Recently I listed some reasons why people in America are much less likely to contract the Ebola virus than are people in Africa. Here’s another reason: Some people in Africa, thinking Ebola-related symptoms are a “curse,” have thrown rocks at health care workers and “become very violent,” one observer told the Global Post. Not physically attacking the doctors and other medical personnel trying to help you would be a good first step toward not dying from the virus.
An earthquake in China has killed some 400 people and injured nearly two-thousand more, as the Associated Press reports. California mudslides have killed one and trapped thousands, Fox reports. Meanwhile, hundreds of thousands of people in and around Toledo can’t drink the tap water; “sewage from treatment plants and fertilizer from farms streamed into the lake, triggering an algae bloom near an intake valve that sends water to Toledo,” poisoning the water supply, reports NBC. And of course the Ebola crisis continues in Africa. A couple observations: The more prosperous people are, the better equipped they are to minimize the damages of natural and man-made disasters. The greater the rule of rights-respecting law, the more government tends to discourage (and the less it tends to encourage) negligent behaviors that can worsen the effects of natural disasters and cause man-made disasters.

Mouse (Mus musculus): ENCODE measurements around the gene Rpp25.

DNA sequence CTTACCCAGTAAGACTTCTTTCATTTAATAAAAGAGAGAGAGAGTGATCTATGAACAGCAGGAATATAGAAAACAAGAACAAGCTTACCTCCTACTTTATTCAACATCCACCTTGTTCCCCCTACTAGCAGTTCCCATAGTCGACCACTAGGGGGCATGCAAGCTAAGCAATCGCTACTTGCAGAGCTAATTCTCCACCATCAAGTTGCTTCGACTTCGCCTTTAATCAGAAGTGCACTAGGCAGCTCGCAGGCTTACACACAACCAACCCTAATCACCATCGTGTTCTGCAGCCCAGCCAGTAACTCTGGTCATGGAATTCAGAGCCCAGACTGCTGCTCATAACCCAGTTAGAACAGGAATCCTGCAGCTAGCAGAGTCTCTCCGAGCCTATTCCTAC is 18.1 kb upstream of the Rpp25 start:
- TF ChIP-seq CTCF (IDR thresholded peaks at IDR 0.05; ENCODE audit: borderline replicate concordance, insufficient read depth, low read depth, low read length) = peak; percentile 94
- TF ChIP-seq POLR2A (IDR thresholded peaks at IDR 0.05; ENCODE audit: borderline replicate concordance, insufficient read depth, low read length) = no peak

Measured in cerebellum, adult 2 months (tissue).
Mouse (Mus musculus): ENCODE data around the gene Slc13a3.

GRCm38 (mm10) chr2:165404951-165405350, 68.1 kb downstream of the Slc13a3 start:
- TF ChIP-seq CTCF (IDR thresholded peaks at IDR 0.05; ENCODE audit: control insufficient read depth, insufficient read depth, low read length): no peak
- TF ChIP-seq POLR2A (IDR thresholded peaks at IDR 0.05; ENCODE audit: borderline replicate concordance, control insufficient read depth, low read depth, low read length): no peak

The Ebola outbreak in Africa certainly is frightening, and it’s a horrible tragedy for those affected. However, people in America are at very low risk of contracting the disease, according to doctors quoted by Lenny Bernstein in his Washington Post story. The difference is basically that Americans have better health practices and better health care—one of the many benefits of living in a wealthier nation. For example, Bernstein notes, some people in Africa “bury their own dead family members or friends” who have Ebola. Amesh Adalja of the Infectious Disease Society of America points out that Americans are more likely (although still very unlikely) to contract other infectious diseases, such as Lassa fever and bird flu, Bernstein reports. (Hat tip to Paul Hsieh.)
“Gaza cease-fire unravels“—that didn’t take long.
“Wisconsin [Supreme Court] backs Walker, controversial union law“—good news for fiscal conservatives.
“The EPA is a toxic waste dump for lawlessness and disdain for the Constitution,” says Mark Levin, as quoted by Michelle Malkin. Did the EPA seek to influence the 2012 presidential election?